Vera’s Substance Use and Mental Health Program launched the Justice and Health Connect (JH Connect) initiative in 2011 with support from the Bureau of Justice Assistance. JH Connect aims to increase agencies’ capacities to share data across behavioral health and justice systems in confidential, legal, and ethical ways to better serve people with behavioral health needs who come into contact with justice systems.
As increasing numbers of people with behavioral health problems enter the justice system, health and justice agencies must develop coordinated solutions to the challenges this population faces. Yet these agencies face legal, ethical, and practical barriers to sharing information, which policy makers and agency managers often have neither the time nor resources to confront. While guidelines exist for data sharing within both the health and criminal justice sectors, there is currently no single resource where interested parties can learn about best practices for organizing cross-boundary exchanges between health and justice entities.
Seeking to address this gap, the JH Connect Initiative has launced an online knowledge bank to foster information-sharing between behavioral health and justice systems. The website will include a wide range of materials, including policy briefs, legal memos, templates, and webinars, catering to diverse audiences and jurisdictions. These resources will offer guidance on the type of data exchanges that are legally permissible, outline their potential ethical pitfalls, and highlight promising practices that maximize benefits to clients while reducing costs. The knowledge bank will house existing resources as well as guidelines based on case studies of promising initiatives and guidance from experts in the field.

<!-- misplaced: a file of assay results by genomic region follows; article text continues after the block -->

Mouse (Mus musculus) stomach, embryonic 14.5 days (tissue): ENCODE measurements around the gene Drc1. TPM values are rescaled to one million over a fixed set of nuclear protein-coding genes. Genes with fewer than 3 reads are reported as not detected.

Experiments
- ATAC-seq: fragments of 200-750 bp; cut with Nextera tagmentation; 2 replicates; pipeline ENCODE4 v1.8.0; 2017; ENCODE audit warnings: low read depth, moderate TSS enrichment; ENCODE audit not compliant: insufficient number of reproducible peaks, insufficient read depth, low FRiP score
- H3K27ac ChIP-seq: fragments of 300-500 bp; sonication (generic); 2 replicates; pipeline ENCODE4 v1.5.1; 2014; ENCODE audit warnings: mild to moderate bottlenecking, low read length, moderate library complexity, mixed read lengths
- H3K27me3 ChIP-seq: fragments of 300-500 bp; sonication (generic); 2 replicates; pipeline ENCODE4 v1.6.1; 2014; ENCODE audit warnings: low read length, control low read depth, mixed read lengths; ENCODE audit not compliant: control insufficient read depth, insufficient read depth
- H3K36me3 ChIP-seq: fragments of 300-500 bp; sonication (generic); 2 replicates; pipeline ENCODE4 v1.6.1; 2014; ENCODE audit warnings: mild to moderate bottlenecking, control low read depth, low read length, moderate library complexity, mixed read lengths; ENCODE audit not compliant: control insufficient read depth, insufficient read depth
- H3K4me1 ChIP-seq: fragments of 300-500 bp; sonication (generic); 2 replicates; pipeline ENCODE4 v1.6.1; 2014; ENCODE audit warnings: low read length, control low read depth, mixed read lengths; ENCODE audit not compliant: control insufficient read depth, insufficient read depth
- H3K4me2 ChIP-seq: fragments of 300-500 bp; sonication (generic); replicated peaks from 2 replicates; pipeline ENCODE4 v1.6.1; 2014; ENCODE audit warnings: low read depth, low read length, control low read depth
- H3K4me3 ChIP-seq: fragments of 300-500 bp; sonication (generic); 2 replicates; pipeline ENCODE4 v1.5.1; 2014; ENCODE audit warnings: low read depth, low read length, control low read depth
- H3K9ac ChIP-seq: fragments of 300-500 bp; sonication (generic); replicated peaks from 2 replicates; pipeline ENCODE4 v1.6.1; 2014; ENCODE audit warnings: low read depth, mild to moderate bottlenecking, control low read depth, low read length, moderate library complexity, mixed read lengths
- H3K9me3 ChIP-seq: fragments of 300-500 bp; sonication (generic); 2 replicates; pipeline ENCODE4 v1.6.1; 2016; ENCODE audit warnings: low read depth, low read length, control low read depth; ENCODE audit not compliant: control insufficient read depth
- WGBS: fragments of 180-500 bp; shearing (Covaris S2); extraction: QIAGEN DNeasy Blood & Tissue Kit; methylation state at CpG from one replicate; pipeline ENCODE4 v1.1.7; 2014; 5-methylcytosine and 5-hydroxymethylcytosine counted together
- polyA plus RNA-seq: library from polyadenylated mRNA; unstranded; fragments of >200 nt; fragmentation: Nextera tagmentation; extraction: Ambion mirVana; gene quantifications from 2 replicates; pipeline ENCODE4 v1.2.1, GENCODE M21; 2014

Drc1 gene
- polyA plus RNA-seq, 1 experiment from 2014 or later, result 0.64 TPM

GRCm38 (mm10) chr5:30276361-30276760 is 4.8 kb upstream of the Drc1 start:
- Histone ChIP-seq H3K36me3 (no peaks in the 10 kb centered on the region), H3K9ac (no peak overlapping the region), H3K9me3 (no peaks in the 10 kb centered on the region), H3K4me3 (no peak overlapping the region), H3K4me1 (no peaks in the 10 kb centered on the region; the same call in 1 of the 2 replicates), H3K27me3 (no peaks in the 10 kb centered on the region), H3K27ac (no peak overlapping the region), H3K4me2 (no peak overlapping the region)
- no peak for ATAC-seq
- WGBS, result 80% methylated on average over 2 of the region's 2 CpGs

Why is information-sharing important?
The distinct cultures, philosophies, and even vocabulary of behavioral health and justice agencies have produced a yawning communications gap between them, with adverse consequences for people facing substance use and mental health problems who are involved in the criminal justice system. As a result, people with these needs often experience inadequate or inconsistent care as they move in and out of incarceration. As the number of people with mental health and substance use needs in the justice system grows, it is imperative that the relevant agencies create ways to communicate to divert people from incarceration to community treatment alternatives when appropriate and coordinate care for people as they enter and leave correctional settings. In a time when public officials are seeking ways to maximize the use of scarce resources, many jurisdictions recognize the potential for data-sharing to improve services, enhance individual outcomes, and reduce duplication of effort for this vulnerable population.
For additional information, contact SUMH director Jim Parsons.